- 7. Tegelenbosch R, de Rooij D. A quantitative study of spermatogonial multiplication and stem cell renewal in the C3H/101 F1 hybrid mouse. Mutat Res. 1993;290: 193–200. pmid:7694110
- 8. Koubova J, Menke DB, Zhou Q, Capel B, Griswold MD, Page DC. Retinoic acid regulates sex-specific timing of meiotic initiation in mice. Proc Natl Acad Sci. 2006;103: 2474–2479. pmid:16461896
- 9. Anderson EL, Baltus AE, Roepers-Gajadien HL, Hassold TJ, de Rooij DG, van Pelt AMM, et al. Stra8 and its inducer, retinoic acid, regulate meiotic initiation in both spermatogenesis and oogenesis in mice. Proc Natl Acad Sci U S A. 2008;105: 14976–14980. pmid:18799751
- 10. Endo T, Romer KA, Anderson EL, Baltus AE, de Rooij DG, Page DC. Periodic retinoic acid–STRA8 signaling intersects with periodic germ-cell competencies to regulate spermatogenesis. Proc Natl Acad Sci. 2015;112: E2347–E2356. pmid:25902548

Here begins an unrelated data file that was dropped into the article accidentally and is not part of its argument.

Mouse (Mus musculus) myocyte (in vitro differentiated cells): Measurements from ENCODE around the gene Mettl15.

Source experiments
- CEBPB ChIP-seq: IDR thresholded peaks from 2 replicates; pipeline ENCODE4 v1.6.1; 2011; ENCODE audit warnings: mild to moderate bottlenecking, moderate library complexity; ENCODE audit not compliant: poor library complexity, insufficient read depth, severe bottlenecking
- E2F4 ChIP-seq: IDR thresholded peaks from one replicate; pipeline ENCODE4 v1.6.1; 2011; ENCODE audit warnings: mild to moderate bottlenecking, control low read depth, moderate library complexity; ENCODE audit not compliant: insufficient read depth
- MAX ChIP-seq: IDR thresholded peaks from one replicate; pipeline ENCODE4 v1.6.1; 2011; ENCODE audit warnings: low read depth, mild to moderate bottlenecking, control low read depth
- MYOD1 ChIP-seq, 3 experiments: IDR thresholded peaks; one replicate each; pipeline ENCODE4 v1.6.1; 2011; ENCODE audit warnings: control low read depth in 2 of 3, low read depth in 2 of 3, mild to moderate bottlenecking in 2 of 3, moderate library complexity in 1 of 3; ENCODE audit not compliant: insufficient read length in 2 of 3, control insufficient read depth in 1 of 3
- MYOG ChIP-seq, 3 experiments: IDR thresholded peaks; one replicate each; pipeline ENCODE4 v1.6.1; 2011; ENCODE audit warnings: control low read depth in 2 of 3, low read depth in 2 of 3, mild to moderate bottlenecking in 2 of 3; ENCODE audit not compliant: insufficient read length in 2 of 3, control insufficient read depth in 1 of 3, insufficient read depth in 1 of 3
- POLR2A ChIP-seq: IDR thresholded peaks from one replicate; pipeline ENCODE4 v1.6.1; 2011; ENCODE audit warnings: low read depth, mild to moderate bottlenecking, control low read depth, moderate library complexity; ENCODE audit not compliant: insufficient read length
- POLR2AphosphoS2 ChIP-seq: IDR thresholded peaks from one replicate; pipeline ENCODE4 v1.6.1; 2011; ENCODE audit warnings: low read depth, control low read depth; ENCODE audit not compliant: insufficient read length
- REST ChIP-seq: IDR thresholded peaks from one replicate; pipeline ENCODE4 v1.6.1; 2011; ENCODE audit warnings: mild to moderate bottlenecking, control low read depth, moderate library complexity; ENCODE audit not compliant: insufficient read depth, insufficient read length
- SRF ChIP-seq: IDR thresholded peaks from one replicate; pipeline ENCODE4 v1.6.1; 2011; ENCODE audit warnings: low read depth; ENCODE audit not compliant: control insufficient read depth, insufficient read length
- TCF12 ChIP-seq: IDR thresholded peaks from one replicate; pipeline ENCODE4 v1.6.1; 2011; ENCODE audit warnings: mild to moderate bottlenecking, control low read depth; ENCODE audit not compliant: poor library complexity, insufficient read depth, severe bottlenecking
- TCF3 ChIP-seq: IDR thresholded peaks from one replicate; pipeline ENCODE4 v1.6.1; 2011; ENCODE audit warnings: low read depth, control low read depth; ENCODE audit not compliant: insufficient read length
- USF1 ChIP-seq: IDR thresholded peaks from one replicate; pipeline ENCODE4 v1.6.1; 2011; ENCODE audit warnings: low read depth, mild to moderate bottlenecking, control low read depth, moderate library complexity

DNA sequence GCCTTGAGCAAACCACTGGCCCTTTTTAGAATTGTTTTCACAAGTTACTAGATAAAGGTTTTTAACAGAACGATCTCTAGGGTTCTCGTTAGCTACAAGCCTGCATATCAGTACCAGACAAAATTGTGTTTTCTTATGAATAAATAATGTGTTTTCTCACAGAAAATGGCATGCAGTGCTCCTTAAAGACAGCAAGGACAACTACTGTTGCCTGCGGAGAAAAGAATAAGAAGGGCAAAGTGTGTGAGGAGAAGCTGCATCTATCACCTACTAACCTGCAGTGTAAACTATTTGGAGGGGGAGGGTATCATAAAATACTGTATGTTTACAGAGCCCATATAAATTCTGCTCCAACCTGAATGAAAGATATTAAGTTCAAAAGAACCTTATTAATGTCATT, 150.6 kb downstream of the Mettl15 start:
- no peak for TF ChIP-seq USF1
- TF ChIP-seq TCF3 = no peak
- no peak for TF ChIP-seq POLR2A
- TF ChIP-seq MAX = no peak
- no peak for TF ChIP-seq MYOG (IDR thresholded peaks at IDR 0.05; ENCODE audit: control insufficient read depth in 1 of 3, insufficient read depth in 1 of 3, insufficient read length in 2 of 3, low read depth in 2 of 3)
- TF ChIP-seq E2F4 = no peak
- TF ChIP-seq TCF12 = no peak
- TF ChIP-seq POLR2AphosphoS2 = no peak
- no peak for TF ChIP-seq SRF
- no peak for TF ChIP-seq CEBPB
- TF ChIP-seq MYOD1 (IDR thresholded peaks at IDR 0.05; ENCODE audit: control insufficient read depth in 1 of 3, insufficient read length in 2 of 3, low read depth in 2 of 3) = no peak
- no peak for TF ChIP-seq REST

- 11. Endo T, Freinkman E, de Rooij DG, Page DC. Periodic production of retinoic acid by meiotic and somatic cells coordinates four transitions in mouse spermatogenesis. Proc Natl Acad Sci. 2017;114: E10132–E10141. pmid:29109271
- 12. Baarends WM, Grootegoed JA, Tres LL, Duan C, Goldberg E, Szot M, et al. Chromatin dynamics in the male meiotic prophase. Cytogenet Genome Res. Karger Publishers; 2003;103: 225–34. pmid:15051943
- 13. Gray S, Cohen PE. Control of Meiotic Crossovers: From Double-Strand Break Formation to Designation. Annu Rev Genet. NIH Public Access; 2016;50: 175–210. pmid:27648641